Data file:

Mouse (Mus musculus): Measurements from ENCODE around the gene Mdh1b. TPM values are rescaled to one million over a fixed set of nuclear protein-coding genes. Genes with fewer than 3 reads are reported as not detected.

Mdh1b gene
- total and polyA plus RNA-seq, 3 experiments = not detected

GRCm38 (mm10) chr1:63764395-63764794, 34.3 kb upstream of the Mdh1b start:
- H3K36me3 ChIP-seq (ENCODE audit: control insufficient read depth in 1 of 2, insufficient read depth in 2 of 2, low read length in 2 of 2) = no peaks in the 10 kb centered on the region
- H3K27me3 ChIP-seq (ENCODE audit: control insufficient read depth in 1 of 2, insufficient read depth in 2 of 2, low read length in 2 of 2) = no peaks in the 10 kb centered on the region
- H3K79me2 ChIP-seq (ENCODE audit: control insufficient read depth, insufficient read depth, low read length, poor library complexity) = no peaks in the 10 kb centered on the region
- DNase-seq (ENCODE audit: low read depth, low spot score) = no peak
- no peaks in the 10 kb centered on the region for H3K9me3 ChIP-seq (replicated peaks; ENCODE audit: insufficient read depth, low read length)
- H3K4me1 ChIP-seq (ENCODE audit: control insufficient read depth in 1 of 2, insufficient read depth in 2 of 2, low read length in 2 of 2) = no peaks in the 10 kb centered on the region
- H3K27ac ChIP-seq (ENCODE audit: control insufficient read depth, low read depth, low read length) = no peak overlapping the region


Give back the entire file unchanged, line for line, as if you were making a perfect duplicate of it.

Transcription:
Mouse (Mus musculus): Measurements from ENCODE around the gene Mdh1b. TPM values are rescaled to one million over a fixed set of nuclear protein-coding genes. Genes with fewer than 3 reads are reported as not detected.

Mdh1b gene
- total and polyA plus RNA-seq, 3 experiments = not detected

GRCm38 (mm10) chr1:63764395-63764794, 34.3 kb upstream of the Mdh1b start:
- H3K36me3 ChIP-seq (ENCODE audit: control insufficient read depth in 1 of 2, insufficient read depth in 2 of 2, low read length in 2 of 2) = no peaks in the 10 kb centered on the region
- H3K27me3 ChIP-seq (ENCODE audit: control insufficient read depth in 1 of 2, insufficient read depth in 2 of 2, low read length in 2 of 2) = no peaks in the 10 kb centered on the region
- H3K79me2 ChIP-seq (ENCODE audit: control insufficient read depth, insufficient read depth, low read length, poor library complexity) = no peaks in the 10 kb centered on the region
- DNase-seq (ENCODE audit: low read depth, low spot score) = no peak
- no peaks in the 10 kb centered on the region for H3K9me3 ChIP-seq (replicated peaks; ENCODE audit: insufficient read depth, low read length)
- H3K4me1 ChIP-seq (ENCODE audit: control insufficient read depth in 1 of 2, insufficient read depth in 2 of 2, low read length in 2 of 2) = no peaks in the 10 kb centered on the region
- H3K27ac ChIP-seq (ENCODE audit: control insufficient read depth, low read depth, low read length) = no peak overlapping the region